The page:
Edward Ater lost his mother when quite young, and his father when but twelve years old.  He obtained his education in the public schools, not having the advantage of higher training, but uses well the knowledge he has and adds and adds to it by observation and experience year by year.  He has been a life-long farmer, and while young in years is old in understanding of his chosen work.  We should do injustice to him and his chosen companion should we neglect to speak of his happy home.  At the head of the household economy is a genial, enterprising and well-informed woman who bore the maiden name of Amanda Miner.  She is a daughter of Ira and Mary (Bruffett) Miner, of Piatt County, and was wedded to Mr. Ater February 22, 1888.  The union has been blessed by the birth of a bright son, Warren, born June 13, 1890.
     Following the example set before him by an honored father, Mr. Ater is a Democrat in politics and a man of public spirit and business energy.  In connection with farming he carries on stockraising to a considerable extent and for so young a man has made a fine record of financial success.  He has the confidence of the business community as he has the respect of the social world, and it affords the biographical writer pleasure to represent him in this Album, assured that his friends will be gratified with even a brief account of his life.


Thomas Ater.  The recollections of this gentleman, who came to Piatt County soon after he entered his teens, include a considerable degree of Progress in the appearance and civilization of this section of the great Prairie State.  Beginning his labors here as an assistant to his father in a sparsely settled part of the county, he knows something of the work needed in order to reclaim a raw prairie and fit it for the habitation of civilized men.  Willow Branch Township, in which his father located, was a mixture of swamp and rolling prairie, and Mr. Ater on more than one occasion "chased the red deer" close to where Bement now rears her towers and roofs.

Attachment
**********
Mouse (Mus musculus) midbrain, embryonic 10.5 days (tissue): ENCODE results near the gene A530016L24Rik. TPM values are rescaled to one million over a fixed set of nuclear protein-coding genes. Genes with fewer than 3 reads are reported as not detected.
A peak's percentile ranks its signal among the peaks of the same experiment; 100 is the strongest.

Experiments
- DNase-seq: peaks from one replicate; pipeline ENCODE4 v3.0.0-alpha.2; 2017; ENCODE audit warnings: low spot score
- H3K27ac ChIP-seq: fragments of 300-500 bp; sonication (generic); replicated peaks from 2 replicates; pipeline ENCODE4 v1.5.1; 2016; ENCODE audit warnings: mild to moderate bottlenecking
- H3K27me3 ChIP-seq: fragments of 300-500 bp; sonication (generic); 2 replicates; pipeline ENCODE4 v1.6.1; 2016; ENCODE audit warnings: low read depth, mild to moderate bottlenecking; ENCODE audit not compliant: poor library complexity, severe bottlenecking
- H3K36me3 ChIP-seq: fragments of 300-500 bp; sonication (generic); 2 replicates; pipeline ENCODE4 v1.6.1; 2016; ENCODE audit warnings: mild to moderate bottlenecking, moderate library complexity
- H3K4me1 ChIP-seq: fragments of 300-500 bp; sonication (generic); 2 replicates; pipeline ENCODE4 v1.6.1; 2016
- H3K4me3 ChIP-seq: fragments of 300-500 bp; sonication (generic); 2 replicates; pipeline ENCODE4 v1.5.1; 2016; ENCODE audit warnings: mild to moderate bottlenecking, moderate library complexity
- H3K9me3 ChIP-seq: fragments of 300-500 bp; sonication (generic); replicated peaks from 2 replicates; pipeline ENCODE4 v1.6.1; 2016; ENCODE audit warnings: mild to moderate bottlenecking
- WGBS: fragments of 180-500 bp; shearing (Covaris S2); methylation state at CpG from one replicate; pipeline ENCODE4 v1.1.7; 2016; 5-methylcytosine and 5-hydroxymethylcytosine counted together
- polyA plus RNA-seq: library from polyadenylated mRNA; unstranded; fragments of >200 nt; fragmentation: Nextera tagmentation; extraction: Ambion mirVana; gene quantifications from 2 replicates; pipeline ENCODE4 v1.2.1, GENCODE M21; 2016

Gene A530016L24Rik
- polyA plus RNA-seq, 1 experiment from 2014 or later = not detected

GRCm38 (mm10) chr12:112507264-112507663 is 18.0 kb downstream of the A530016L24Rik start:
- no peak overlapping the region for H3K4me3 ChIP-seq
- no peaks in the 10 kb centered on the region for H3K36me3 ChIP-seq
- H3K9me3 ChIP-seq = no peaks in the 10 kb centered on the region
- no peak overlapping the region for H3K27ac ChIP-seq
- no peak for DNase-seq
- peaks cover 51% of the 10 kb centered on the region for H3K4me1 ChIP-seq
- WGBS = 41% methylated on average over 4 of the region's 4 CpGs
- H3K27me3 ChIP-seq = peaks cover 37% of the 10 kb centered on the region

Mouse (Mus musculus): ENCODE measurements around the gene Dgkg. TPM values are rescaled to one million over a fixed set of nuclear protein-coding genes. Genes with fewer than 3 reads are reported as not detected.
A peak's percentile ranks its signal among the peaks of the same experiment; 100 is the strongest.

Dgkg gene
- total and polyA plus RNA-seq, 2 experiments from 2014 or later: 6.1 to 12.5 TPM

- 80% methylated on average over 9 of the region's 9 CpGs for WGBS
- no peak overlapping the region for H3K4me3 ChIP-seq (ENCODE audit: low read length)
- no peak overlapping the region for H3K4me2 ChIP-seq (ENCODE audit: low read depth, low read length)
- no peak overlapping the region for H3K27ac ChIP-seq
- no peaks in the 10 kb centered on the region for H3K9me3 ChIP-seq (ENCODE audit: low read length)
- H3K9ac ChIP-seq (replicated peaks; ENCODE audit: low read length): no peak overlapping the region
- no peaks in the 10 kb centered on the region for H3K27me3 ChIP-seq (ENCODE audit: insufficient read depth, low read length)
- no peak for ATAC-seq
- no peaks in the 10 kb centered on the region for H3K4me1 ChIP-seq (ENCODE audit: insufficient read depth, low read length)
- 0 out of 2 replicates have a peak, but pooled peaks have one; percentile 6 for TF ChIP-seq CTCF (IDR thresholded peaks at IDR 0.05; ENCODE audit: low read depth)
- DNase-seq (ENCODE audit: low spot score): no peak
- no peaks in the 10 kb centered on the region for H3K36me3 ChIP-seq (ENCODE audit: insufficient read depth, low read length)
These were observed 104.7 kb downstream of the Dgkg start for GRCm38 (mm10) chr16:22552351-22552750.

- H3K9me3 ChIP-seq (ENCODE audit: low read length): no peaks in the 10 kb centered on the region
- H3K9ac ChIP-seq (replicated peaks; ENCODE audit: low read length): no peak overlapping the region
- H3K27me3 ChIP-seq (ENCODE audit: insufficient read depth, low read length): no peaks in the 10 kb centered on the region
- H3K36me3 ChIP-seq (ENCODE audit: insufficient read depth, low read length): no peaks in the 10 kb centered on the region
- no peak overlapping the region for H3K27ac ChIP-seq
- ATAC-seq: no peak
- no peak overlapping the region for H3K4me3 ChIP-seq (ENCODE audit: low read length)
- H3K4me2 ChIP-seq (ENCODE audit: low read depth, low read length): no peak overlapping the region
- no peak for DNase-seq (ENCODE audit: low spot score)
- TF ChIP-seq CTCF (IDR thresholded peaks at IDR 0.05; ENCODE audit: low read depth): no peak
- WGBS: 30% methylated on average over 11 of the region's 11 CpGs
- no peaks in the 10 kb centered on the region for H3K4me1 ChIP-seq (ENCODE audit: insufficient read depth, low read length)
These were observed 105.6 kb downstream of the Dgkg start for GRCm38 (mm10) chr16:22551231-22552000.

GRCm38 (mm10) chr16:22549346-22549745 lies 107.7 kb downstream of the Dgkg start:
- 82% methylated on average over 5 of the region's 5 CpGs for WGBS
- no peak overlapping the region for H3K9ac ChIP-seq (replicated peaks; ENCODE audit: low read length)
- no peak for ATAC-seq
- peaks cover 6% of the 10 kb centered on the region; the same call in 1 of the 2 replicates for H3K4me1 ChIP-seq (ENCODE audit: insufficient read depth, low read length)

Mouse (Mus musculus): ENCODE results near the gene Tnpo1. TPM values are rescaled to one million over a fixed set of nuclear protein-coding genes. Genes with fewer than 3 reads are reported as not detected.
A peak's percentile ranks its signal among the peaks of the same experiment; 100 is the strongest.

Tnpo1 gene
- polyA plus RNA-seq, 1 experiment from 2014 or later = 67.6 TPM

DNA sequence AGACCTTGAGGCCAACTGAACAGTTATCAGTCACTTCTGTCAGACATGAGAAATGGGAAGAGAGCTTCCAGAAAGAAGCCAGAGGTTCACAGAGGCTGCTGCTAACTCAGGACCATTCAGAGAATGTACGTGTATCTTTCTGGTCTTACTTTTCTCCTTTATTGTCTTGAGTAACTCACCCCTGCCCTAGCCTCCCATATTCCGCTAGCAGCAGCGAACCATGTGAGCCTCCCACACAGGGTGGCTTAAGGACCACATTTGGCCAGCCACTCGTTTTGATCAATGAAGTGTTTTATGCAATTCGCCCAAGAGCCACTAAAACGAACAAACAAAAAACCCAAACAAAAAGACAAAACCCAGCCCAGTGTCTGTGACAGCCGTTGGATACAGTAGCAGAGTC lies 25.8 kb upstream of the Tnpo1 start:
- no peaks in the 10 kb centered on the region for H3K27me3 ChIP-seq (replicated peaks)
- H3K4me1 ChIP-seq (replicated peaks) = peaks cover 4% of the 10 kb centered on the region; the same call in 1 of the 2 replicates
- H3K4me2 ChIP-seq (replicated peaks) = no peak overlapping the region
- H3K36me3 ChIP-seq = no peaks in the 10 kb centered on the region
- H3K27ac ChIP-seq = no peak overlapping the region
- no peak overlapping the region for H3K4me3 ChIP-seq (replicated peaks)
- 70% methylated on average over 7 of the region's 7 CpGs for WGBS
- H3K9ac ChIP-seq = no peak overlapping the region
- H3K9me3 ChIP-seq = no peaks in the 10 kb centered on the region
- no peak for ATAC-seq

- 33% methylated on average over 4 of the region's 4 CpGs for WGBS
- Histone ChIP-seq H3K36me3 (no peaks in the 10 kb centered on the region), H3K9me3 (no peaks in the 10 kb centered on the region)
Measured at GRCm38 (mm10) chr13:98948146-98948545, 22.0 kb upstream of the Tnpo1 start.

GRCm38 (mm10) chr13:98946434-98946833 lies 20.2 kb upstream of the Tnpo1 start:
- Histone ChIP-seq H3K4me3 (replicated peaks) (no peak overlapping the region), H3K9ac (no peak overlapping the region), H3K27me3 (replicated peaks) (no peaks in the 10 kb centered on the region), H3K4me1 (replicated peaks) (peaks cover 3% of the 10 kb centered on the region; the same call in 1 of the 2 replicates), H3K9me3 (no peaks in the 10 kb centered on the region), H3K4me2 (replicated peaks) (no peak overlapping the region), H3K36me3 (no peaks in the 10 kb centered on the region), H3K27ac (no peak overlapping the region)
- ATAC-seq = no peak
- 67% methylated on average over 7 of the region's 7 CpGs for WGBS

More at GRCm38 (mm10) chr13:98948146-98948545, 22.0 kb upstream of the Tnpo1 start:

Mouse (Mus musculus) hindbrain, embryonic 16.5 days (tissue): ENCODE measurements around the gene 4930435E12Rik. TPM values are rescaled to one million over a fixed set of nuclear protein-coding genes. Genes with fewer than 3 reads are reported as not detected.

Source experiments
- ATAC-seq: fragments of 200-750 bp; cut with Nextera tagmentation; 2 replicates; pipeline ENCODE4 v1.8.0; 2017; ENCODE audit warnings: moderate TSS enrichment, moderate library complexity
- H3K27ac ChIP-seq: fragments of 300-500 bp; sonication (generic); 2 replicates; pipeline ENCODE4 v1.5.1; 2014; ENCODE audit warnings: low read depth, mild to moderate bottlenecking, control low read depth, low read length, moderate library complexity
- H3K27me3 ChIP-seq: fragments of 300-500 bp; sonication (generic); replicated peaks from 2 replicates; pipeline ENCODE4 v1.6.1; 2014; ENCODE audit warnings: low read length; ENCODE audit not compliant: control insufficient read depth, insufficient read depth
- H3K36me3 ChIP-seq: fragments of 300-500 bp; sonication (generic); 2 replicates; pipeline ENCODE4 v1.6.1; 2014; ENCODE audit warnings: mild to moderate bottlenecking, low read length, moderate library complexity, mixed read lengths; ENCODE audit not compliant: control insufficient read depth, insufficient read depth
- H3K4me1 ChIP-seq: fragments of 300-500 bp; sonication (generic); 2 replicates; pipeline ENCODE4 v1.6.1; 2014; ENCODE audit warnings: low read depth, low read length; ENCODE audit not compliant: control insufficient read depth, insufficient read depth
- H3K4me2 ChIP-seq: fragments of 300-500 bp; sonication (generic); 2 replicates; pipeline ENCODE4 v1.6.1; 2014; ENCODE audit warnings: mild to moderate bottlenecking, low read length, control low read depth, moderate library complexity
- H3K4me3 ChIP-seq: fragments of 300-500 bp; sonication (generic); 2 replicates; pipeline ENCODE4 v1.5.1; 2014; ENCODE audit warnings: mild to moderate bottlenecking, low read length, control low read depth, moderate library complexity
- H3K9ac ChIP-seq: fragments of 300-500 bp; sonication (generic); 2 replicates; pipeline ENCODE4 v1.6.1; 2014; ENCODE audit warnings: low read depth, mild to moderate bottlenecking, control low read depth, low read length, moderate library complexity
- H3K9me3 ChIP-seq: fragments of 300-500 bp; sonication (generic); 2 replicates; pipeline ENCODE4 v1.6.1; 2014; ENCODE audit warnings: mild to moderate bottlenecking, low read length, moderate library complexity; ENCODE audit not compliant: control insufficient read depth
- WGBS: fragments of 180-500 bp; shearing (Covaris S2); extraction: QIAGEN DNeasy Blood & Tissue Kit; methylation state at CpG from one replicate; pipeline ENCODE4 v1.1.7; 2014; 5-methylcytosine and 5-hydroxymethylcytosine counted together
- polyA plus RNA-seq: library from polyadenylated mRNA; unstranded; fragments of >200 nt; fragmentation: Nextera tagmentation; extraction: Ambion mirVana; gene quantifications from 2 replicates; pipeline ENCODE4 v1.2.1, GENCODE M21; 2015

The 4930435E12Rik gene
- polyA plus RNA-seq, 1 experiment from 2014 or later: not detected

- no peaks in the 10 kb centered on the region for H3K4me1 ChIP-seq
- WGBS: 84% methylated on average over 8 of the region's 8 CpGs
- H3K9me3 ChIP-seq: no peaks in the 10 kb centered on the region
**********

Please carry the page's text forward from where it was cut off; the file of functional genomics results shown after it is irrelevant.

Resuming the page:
The natal day of Mr. Ater and October 17, 1837, and his birthplace Ross County, Ohio, whence he came to the Prairie State with his parents in 1851.  James and Sabina (Thomas) Ater had a large family, those now living being Jane, wife of Jeremiah Baker, whose home is in Monticello; Martha, wife of Benjamin Armswroth, of Willow Branch Township; Frank, a resident of Cerro Gordo; Thomas the subject of this notice; John S., now of Cerro Gordo; Mary A., wife of J. P. Ownby; Elizabeth, wife of James T. Vent; Charity, wife of John Smith; and Aaron, whose sketch will be found on another page in this ALBUM.  Our subject grew to manhood under the parental roof, and in his earlier years broke prairie with oxen and performed other kinds of pioneer work.  Among the scenes of the early days that are still fresh in his memory is that of corn being burned in the shock in order to make room for another crop.